Global Market Overview – September 2021
Fears of a Chinese financial crisis and fuel shortages swamped headlines this past month. At the centre of the issues in China is the huge property conglomerate, Evergrande. Like many Chinese property companies, Evergrande has borrowed a lot. But it has now borrowed more than any other property company in the world and has liabilities of over $300 billion. The Chinese government is now taking a tougher stance on excessive borrowing and will more likely than not use Evergrande to demonstrate this by letting the company default and collapse.
The real reason this is catching the world’s attention is the potential wider impact on the Chinese and global economies. As it stands, we don’t believe that widespread financial damage will be done. Although Evergrande is big, its 2020 market share was only 4%, and Evergrande’s bank borrowing is only 0.22% of the systems loans. It’s also worth noting that, despite our Asia high yield theme, our exposure to Evergrande is small – 0.04% in a balanced profile. So, the overall impact on our portfolios is marginal.
Last month, we wrote about tapering and how investors shouldn’t be worried. This month confirmed that investors should still not be worried. Fed officials indicated that they are ready to begin tapering, and markets didn’t seem to care. The S&P continued to rise the afternoon and day after the announcement. Jerome Powell said that the official tapering decision could happen in November, and the process would commence shortly after. He even said that he sees tapering finishing “sometime around the middle of next year”, giving markets a good idea of the rate at which tapering will happen. All of this means that markets know what to expect so won’t have a 2013 style tantrum when the official announcement is made.
Towards the end of the September, you would no doubt have heard a lot about, and probably witnessed, supply shortages in the UK. An almost perfect storm of labour shortages, new immigration rules, and the hangover of the pandemic has led to considerable supply chain disruption in the UK.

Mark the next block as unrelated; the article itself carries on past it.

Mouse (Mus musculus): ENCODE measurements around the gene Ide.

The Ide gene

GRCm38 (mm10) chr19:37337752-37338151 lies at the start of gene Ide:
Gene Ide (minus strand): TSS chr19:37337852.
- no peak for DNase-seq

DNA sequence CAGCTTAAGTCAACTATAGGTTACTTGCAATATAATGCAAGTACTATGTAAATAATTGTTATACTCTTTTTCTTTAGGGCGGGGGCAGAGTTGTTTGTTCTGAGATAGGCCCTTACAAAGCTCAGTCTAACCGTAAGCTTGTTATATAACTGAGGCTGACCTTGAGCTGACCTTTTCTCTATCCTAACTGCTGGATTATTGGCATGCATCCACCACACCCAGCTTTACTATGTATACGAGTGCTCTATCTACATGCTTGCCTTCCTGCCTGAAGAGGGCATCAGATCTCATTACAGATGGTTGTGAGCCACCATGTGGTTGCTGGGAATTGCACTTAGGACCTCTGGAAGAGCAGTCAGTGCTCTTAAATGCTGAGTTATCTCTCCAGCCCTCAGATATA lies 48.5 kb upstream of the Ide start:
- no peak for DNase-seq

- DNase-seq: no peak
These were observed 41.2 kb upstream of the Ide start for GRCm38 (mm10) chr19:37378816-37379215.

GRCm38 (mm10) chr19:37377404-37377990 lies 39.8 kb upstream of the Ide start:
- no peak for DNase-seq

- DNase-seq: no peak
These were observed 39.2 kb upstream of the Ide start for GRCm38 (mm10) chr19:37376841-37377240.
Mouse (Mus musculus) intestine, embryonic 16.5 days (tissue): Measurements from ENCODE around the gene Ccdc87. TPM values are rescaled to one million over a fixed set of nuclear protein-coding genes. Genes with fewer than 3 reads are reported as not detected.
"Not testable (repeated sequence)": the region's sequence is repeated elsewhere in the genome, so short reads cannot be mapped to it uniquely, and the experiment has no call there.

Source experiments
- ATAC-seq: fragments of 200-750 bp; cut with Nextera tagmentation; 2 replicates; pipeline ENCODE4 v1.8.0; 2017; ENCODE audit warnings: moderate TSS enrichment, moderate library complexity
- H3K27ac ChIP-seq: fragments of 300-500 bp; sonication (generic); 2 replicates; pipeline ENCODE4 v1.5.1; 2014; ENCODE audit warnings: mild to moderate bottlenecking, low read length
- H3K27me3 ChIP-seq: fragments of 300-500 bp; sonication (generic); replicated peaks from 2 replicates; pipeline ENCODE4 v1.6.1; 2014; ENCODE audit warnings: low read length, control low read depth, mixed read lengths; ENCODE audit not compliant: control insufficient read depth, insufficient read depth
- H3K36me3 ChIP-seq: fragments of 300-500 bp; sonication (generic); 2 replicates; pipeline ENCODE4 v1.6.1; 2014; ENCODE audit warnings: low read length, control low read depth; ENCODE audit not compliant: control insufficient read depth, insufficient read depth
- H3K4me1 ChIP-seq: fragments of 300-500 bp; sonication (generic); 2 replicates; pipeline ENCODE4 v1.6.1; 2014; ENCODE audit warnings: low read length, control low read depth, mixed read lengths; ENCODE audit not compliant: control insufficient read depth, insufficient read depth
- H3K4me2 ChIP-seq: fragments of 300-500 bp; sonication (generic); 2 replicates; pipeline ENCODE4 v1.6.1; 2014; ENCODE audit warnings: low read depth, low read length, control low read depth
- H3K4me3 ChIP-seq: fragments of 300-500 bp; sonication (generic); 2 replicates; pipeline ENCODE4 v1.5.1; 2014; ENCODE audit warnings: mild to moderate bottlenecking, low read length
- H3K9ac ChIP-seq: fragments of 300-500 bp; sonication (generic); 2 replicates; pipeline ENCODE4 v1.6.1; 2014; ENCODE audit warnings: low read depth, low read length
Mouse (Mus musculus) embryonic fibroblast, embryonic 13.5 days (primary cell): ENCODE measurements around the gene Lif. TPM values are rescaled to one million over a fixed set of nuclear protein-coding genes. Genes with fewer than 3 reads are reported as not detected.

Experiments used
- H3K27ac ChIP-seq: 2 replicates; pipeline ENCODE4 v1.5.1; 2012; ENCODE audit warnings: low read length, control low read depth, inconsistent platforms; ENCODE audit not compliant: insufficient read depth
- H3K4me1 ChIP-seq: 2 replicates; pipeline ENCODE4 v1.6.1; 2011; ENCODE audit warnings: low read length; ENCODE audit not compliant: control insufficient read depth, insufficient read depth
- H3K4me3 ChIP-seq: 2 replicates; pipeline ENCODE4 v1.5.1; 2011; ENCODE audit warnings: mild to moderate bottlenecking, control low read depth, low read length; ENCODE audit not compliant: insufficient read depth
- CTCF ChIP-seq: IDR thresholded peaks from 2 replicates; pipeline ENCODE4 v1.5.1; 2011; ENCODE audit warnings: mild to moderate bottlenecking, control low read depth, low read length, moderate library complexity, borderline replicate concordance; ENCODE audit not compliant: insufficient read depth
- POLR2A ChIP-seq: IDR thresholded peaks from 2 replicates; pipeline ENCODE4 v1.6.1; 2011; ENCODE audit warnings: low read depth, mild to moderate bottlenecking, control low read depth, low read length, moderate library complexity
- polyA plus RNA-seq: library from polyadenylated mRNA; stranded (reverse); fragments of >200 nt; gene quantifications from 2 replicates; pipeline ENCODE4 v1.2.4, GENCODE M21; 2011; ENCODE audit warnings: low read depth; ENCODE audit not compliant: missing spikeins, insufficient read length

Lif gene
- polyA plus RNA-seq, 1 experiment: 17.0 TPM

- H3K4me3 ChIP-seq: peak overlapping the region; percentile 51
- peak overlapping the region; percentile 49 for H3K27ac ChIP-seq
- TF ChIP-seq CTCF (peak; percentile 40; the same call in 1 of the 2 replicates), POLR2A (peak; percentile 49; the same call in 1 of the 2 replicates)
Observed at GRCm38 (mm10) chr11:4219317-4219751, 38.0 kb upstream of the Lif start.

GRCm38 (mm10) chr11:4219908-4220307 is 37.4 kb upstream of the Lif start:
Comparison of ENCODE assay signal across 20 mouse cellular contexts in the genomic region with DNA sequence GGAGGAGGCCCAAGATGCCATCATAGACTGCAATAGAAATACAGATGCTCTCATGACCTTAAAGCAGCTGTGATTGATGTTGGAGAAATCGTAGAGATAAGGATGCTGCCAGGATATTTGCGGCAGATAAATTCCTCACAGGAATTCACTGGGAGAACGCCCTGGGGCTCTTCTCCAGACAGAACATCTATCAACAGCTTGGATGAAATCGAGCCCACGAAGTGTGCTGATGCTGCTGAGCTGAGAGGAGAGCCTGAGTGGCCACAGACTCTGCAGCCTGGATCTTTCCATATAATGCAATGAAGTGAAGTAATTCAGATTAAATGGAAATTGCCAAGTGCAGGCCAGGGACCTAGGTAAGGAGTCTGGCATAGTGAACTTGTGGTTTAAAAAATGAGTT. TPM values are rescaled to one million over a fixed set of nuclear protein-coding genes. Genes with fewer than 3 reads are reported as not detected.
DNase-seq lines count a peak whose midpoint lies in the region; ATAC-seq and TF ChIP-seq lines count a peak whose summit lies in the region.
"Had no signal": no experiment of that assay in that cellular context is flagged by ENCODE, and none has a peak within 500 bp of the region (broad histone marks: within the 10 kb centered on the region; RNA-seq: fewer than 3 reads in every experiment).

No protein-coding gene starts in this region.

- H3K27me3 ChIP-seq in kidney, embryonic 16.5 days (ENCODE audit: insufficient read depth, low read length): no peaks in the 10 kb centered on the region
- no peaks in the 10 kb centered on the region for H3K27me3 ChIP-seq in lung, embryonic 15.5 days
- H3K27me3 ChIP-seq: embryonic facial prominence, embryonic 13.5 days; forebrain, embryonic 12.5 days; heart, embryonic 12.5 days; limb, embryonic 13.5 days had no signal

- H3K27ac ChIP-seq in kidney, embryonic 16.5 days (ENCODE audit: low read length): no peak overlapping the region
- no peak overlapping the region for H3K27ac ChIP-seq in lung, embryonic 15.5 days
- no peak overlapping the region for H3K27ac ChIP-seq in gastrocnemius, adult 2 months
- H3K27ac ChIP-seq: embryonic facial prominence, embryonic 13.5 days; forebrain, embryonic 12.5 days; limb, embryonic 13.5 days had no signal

A new wave of economic growth… For the past decade or so, the virtuous circle of consumption and investment has just not been able to get going. The scars of the financial crisis were too deep – people bought less while governments reined in spending. As a result, companies kept putting off investing in longer-term projects.
The 2020 recession hit the reset button… People are willing to spend again, while governments have ditched austerity. And so, companies are starting to invest for the future. We are now at the start of a sustained period of growth, fueled by confidence and expansion across all sectors of the global economy.
And a little inflation won’t hurt… Economists tend to dislike thinking about the psychology of inflation, but in a lot of ways, someone’s inflation expectations are a good proxy for their confidence levels. With the right amount of price and wage growth, people are encouraged to make life decisions which are positive for the economy. We haven’t heard the word “Goldilocks” for some years now, but there really is an amount of inflation which is just right to keep things humming.
Summary Investors should try to focus on the fact that investing in the stock market over the long term, is a powerful tool to preserve the purchasing power of their wealth and on ensuring that they have an appropriate asset allocation for the level of risk with which they feel comfortable. A disciplined approach to asset allocation and identifying good active managers who can navigate these conditions successfully remains of the utmost importance.
With thanks to Seven Investment Management LLP for their views and market thoughts. RiverPeak Wealth Limited